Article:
The perfect cup of coffee. The mountains. Sitting with my husband. Crossing a task off my list. Children asking for second helpings of a new dish. Those are places of peace and prosperity for me. Those are places of tranquility and safety, where everything is right in the world. Those are my “peace like a river” places.
Potty training. Broken cars. Unreturned phone calls. Failing health. Heartbreak. Sleepless nights. Failure. Relational distance. Those are “sorrows like sea billows” places. The mental, emotional, physical exhaustion of being spent for the needs of others is where I seem to live these days.
Yet the Lord is teaching me to say, “It is well with my soul.”
Horatio G. Spafford learned this lesson too. I don’t think he liked it any more than I do, but the Lord, in His loving kindness knows that hardship brings to light the reality we hold in our hearts. In the 1870, the Chicago fires brought great loss to the business operations of this godly Christian man. Yet even with a failing business, Spafford maintained his trust in the Lord and the story that God was playing out in the world. To give him space to clear his head and also to help with the revivals happening in Great Britain, Spafford planned a family trip to see his friend D.L. Moody. Business delayed him, but Spafford sent his wife and four daughters ahead of him by boat. A little over a week later, Spafford received a telegram from his wife “saved alone”. The ship that was transporting his beloved girls had crashed into another vessel and sunk; only his wife survived. Mr. Spafford’s trip across the Atlantic must have been so overwhelming for this man as he pondered what the Lord was doing and why this tragedy had befallen him. Yet it was on the very waters that engulfed his family, Spafford wrote the words “It Is Well”.
This well-loved song has always been a sort of anthem in the midst of hardships, but it has taken on new meaning for me as I attempt to personalize and particularize it for my day. What started as a joke for my son has begun to really sink into my heart. This learning to not be defined or even swayed by current situations but to find comfort in knowing that nothing can separate me from the love of my Savior.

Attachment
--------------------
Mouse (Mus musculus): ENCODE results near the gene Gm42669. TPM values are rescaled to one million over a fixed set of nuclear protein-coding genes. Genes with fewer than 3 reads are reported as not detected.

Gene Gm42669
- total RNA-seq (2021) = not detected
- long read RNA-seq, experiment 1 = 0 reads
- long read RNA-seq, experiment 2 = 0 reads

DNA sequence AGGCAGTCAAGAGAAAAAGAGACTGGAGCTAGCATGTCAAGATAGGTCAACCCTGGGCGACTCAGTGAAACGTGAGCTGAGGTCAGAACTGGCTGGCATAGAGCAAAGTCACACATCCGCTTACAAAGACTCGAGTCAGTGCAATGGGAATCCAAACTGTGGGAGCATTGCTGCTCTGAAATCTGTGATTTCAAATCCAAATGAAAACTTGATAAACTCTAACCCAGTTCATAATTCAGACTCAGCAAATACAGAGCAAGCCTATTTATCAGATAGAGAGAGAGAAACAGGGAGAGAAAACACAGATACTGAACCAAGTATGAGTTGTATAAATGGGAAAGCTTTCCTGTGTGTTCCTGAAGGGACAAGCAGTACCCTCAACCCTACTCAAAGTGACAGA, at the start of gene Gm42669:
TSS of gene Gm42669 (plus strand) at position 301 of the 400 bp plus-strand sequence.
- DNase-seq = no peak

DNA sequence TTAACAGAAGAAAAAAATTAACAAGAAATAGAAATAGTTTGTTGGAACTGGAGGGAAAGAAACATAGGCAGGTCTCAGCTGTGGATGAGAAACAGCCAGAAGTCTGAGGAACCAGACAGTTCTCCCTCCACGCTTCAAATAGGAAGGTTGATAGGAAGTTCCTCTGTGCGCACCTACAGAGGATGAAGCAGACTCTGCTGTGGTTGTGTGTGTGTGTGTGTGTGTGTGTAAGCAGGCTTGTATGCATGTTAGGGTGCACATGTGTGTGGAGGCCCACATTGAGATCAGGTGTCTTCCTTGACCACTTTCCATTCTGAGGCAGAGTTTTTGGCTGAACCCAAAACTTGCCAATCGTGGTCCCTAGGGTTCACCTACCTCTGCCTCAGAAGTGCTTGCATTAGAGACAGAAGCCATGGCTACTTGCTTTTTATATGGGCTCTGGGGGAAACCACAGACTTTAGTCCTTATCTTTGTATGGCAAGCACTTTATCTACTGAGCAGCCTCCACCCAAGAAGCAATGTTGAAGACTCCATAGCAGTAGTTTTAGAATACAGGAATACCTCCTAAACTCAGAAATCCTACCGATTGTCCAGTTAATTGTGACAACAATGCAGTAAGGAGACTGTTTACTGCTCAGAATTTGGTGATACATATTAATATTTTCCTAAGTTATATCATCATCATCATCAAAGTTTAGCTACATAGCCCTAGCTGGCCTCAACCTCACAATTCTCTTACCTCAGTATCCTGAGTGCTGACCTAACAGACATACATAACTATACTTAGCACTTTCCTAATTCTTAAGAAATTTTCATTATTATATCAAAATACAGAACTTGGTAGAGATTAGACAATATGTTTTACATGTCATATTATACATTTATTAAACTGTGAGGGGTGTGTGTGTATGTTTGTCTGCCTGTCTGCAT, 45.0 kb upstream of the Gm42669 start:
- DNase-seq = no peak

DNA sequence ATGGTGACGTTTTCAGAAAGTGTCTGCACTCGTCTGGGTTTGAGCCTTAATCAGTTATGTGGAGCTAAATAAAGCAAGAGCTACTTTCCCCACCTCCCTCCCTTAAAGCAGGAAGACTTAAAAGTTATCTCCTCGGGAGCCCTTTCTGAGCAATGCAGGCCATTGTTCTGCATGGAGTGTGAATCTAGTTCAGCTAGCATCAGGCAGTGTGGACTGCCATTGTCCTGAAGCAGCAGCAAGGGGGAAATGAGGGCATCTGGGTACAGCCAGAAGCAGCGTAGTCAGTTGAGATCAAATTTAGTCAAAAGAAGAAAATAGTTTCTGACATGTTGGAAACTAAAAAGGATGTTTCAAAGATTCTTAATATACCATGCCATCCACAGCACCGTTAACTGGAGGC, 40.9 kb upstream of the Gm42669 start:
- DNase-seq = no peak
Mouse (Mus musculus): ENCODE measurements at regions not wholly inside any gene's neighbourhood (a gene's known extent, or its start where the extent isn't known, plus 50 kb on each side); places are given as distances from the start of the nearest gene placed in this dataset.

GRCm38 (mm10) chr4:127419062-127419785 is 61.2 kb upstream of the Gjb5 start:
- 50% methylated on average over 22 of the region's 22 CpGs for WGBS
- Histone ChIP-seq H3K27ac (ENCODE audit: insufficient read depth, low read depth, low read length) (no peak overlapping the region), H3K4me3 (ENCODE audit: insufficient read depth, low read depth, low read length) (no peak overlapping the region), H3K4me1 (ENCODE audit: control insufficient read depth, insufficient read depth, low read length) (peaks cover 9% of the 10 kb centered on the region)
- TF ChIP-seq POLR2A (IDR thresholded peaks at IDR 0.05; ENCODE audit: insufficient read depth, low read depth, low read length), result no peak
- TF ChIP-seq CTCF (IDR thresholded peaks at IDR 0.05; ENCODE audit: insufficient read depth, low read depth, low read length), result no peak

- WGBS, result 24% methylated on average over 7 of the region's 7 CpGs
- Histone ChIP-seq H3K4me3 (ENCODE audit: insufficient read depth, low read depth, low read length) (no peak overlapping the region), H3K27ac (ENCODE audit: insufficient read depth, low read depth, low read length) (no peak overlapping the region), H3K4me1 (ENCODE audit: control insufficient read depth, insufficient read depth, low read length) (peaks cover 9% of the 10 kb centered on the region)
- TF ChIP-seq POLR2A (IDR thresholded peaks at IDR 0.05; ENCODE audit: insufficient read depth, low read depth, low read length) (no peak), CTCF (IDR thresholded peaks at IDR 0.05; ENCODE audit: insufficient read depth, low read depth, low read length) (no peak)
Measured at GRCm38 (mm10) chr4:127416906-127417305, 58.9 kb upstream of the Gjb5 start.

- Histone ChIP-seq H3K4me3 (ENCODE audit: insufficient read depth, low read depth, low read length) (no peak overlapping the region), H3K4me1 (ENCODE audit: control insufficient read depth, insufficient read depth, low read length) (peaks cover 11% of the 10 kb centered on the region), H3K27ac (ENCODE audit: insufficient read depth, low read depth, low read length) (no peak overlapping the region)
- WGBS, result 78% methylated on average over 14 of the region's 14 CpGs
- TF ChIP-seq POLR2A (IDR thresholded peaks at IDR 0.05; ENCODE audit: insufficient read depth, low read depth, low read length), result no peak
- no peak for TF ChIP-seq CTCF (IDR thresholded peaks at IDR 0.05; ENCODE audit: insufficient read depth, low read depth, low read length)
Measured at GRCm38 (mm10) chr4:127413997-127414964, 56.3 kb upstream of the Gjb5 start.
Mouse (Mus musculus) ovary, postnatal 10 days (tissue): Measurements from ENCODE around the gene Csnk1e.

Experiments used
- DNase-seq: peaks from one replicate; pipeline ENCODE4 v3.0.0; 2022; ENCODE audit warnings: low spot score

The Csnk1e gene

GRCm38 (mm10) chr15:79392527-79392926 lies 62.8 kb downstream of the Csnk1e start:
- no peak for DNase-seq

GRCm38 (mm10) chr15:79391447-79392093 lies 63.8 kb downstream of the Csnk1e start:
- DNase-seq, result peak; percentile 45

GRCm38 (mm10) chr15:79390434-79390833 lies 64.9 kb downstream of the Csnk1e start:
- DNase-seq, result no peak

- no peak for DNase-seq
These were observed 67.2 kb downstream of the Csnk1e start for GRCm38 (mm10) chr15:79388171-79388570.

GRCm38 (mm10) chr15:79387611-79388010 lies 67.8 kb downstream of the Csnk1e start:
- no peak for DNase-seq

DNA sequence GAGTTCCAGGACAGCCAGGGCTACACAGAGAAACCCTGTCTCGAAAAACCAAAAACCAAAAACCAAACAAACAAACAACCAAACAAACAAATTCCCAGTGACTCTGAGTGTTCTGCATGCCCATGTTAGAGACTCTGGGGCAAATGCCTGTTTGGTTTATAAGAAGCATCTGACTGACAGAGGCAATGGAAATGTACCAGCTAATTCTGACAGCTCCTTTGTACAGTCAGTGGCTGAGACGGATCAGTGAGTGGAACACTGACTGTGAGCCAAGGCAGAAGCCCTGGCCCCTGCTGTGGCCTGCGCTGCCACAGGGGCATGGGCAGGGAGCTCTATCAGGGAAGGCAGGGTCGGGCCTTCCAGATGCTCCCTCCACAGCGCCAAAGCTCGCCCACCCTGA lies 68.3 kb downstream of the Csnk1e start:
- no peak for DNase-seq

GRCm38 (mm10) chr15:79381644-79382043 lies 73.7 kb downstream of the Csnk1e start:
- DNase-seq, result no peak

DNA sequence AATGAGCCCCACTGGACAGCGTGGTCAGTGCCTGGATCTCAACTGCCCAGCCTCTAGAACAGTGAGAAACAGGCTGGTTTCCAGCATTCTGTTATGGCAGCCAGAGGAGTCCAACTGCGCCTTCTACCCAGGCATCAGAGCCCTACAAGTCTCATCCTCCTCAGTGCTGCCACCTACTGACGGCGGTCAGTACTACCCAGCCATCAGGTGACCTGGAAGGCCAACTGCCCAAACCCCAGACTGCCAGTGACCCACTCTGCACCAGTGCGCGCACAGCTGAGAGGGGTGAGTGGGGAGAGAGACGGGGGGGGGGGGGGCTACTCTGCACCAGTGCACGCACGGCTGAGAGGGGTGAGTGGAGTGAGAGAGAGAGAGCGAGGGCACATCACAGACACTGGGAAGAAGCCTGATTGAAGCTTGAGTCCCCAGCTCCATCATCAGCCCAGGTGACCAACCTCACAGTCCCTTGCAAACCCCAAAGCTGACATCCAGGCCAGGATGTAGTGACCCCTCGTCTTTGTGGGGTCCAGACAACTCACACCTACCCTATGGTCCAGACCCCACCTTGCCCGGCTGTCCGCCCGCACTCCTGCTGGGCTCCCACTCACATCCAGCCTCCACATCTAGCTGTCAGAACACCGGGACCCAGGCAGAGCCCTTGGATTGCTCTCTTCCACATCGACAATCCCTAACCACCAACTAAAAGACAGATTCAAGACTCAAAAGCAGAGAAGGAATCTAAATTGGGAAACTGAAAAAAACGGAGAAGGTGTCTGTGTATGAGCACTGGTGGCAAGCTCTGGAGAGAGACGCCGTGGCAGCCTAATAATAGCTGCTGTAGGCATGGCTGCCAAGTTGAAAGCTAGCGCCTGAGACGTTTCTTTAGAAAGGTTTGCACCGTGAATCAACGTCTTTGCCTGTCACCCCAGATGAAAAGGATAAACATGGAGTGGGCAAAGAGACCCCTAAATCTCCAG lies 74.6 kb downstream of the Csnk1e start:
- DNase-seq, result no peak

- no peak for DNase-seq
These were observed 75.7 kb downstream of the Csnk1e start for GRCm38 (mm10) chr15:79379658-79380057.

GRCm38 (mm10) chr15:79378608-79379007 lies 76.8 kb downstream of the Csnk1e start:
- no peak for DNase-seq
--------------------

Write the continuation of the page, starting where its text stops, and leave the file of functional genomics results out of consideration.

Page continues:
Somehow it is almost easier to cling to this hope when things are hard. When there is desperation or temptation, the dire situation seems to drive us to the foot of the cross of Christ. Sure, it’s not easy to trust that the Lord is good or that His plan is good, but when He is all we have, we can simply find that He is all we need.
But what about in those times of peace? It’s easier still to forget the Lord all together when life is going well. When things are “business as usual” or we are in times of prosperity, our frailty seems further away. It’s easier to mentally check out at church, just skim the Scriptures quickly, or allow the mind to wander during prayer.
So where can we find that hunger for the Lord, whether in times of need or times of success? I think the third stanza of this great hymn of the church can provide us some direction.
When you consider your sin, what comes to mind? What is your knee-jerk reaction when you talk about sin? Likely, it’s dark, negative, a minor key. But Spafford provides us such an unexpected association when he considers his own shortcomings. Consider this line: “My sin – oh, the bliss of this glorious thought!” Spafford is so excited to talk about his sin because we can only know the greatness of our Savior when we understand how horribly lost we are without Him. Talking about sin is so great because it is an immediate reminder of our need for Jesus Christ.
As we chose to focus on the person and work of Christ in our lives, the peace and the sorrows all seem to fade toward the backburner. There is a contentment that sets in because of the freedom we experience in the shadow of the cross that cannot be taken from us. There is liberty that is a direct result of something entirely outside of our control. We are set free from the burden of perfectionism and the guilt of our failures as we focus on the Christ who has regarded our helpless estate and has shed His own blood for us.
The Lord pays attention to me. Not because I am doing great, not because I am a hot mess. Jesus loves me because Jesus loves me. It is His love that makes it well with my soul. Even as we wait for the Final Day when all that we have done will be weighted in heavenly measurers, what will remain is the work of Christ.
It is this work that must be taught to my soul. It is this blest assurance that must control. It is this love that must be the source of my praise. It is Jesus that makes both the good days and the bad days well with my soul.